The Amsterdam Center for Entrepreneurship @ Science Park, located just like Nikhef at the Science Park in Amsterdam, asked its students to write various business plans to find a suitable application for RASNIK in the market. This led to the founding of Sensiflex as a spin-off company of Nikhef. Sensiflex develops measuring equipment to register minimum subsidence of building constructions, for example. This revolutionary system can be produced more cheaply by Sensiflex than similar products from other companies. Furthermore, it provides more accurate measurements (to an accuracy of one micrometer in three dimensions) and is compacter. With this product, Sensiflex expects a genuine revolution within this market. Recently an applied test phase in the Rotterdam metro tunnel was successfully completed in collaboration with Fugro. Fugro is Sensiflex’s first client and on 30 June 2010 the first four RASNIK systems were installed in the Weena Tunnel in Rotterdam.
Nikhef developed the RASNIK system in the 1990s to continuously and accurately measure the position of detector parts in the ATLAS experiment. ATLAS is one of the four large experiments in the new particle accelerator, the Large Hadron Collider (LHC) at CERN, Geneva, Switzerland. In the ATLAS experiment, the energy of particles is determined from the deflection of the measured particle tracks. This deflection is measured at three points along the particles track by installing sensitive detectors. This method requires an extremely precise knowledge of the positioning of the detectors. This is exactly what Nikhef’s RASNIK system supplies. This is realised by placing a lens on the middle detector, a pixel video sensor on the outer detector, and an object in the form of an illuminated coded mask on the inner detector. In this system, the lens projects a sharp image of the mask on the video sensor. If the middle detector moves then the image on the sensor moves as well. Registering this shift provides data about the alignment of the detectors. This enables the deflection of a particle track to be accurately determined. Over the past three years CERN has already used 8000 RASNIK systems successfully.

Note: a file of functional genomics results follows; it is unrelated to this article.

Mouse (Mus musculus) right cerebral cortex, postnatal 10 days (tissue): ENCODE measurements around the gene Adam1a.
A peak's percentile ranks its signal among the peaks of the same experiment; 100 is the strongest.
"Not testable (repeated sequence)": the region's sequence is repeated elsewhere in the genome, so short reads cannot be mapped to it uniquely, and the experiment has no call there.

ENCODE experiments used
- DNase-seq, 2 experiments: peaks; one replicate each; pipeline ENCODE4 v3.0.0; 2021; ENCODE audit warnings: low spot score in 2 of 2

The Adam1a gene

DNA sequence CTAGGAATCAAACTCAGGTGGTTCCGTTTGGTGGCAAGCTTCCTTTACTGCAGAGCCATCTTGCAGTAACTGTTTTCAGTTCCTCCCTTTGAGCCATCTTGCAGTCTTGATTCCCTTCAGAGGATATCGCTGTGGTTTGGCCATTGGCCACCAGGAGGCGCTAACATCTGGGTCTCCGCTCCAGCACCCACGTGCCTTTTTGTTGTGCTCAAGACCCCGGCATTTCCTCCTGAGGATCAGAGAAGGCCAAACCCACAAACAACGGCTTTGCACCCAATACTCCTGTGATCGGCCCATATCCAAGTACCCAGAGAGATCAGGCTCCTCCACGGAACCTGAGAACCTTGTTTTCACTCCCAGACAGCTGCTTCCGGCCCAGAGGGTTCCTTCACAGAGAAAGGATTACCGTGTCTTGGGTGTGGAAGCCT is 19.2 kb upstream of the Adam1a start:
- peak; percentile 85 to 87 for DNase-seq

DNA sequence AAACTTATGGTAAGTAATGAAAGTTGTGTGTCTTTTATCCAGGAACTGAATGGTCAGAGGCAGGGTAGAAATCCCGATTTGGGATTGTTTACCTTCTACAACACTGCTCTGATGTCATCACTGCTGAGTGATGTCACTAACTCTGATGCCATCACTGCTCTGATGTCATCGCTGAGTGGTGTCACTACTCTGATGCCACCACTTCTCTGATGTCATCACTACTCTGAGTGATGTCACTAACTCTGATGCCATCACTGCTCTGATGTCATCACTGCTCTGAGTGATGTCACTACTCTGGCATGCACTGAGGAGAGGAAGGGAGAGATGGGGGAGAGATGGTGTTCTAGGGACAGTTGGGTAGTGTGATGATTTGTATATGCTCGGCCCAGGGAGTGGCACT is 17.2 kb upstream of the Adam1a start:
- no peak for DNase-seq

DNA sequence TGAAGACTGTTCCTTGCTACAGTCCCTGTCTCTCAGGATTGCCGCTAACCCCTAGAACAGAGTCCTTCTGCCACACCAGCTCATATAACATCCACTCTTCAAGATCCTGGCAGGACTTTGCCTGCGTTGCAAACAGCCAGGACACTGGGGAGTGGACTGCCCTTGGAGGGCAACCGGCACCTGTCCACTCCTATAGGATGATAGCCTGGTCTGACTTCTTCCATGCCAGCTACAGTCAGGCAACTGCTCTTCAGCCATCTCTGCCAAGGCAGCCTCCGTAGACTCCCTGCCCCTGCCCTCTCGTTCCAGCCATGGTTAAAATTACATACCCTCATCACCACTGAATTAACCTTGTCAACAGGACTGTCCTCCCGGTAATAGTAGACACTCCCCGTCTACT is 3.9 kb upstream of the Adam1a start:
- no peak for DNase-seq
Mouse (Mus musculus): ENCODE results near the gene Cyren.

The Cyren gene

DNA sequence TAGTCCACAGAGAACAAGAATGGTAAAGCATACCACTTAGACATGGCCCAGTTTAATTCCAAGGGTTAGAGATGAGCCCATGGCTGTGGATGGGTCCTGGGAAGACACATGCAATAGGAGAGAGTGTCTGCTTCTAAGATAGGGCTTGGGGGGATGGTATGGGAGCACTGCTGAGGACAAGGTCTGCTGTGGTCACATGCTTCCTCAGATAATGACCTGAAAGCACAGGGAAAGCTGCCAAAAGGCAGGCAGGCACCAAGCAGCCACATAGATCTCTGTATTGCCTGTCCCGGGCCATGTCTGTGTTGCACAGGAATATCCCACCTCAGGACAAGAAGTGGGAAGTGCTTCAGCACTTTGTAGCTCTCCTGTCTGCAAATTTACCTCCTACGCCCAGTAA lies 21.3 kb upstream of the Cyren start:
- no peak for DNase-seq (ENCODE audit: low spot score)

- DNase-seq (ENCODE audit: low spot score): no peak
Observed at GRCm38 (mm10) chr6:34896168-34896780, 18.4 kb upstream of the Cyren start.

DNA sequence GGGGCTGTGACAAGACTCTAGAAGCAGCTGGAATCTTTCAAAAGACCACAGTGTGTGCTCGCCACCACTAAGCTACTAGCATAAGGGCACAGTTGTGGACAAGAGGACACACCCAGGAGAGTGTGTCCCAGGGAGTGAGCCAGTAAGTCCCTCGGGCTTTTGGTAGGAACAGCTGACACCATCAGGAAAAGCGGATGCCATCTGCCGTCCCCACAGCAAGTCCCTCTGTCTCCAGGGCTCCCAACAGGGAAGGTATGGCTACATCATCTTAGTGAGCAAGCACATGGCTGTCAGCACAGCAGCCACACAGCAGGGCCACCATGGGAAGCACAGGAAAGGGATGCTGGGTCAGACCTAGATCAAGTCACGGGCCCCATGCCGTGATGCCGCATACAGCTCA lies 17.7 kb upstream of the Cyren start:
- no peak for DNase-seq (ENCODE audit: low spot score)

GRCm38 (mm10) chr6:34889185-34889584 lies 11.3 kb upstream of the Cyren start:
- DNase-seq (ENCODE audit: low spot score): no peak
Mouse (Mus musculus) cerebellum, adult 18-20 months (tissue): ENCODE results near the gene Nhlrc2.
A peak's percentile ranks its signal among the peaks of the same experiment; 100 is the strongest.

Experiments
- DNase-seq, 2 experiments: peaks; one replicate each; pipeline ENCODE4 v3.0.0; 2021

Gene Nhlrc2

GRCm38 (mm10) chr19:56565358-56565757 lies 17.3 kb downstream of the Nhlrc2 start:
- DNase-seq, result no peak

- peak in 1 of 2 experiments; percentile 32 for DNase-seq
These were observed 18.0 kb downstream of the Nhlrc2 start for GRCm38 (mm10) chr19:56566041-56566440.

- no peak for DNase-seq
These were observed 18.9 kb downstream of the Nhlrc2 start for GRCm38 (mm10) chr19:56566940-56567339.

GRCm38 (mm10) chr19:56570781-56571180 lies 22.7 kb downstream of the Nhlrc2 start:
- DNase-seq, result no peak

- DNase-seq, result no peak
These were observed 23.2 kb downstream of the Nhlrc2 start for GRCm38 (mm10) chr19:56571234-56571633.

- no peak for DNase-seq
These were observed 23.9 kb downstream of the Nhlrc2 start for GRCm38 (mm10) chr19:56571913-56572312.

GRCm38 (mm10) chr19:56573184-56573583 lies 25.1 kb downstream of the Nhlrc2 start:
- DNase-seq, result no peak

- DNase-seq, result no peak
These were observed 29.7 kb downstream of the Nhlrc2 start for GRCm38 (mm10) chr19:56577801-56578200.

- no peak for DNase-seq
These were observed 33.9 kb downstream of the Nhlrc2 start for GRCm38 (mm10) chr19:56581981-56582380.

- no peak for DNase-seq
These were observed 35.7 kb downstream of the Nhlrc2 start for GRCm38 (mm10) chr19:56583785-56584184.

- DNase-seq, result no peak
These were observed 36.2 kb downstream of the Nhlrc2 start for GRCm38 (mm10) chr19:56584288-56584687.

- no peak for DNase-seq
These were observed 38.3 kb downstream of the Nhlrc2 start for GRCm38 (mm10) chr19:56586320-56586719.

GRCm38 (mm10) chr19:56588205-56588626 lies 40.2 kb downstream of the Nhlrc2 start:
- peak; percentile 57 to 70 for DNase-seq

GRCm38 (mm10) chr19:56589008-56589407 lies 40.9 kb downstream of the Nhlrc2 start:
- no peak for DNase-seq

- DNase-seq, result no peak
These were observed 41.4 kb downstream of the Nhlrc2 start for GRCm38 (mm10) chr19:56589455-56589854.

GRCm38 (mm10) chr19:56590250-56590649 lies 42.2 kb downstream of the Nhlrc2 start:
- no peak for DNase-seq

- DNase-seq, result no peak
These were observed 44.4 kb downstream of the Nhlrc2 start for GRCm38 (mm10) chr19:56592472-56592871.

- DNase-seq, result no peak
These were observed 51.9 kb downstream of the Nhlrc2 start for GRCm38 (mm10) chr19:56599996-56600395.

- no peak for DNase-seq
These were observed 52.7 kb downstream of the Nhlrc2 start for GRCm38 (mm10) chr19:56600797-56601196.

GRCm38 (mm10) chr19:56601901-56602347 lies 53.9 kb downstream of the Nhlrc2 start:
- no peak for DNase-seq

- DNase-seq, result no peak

The National institute for subatomic physics (Nikhef) carries out research in the field of particle physics. Nikhef is a partnership between the Foundation for Fundamental Research on Matter (FOM) and four universities: Radboud University Nijmegen, University of Amsterdam, Utrecht University and VU University of Amsterdam. Nikhef is located at Science Park Amsterdam.
Willem Dorresteijn, director Sensiflex, www.sensiflex.eu, telephone +31 (0)20 525 78 88
Vanessa Mexner, Science communication officer Nikhef, www.nikhef.nl, telephone +31 (0)20 592 50 75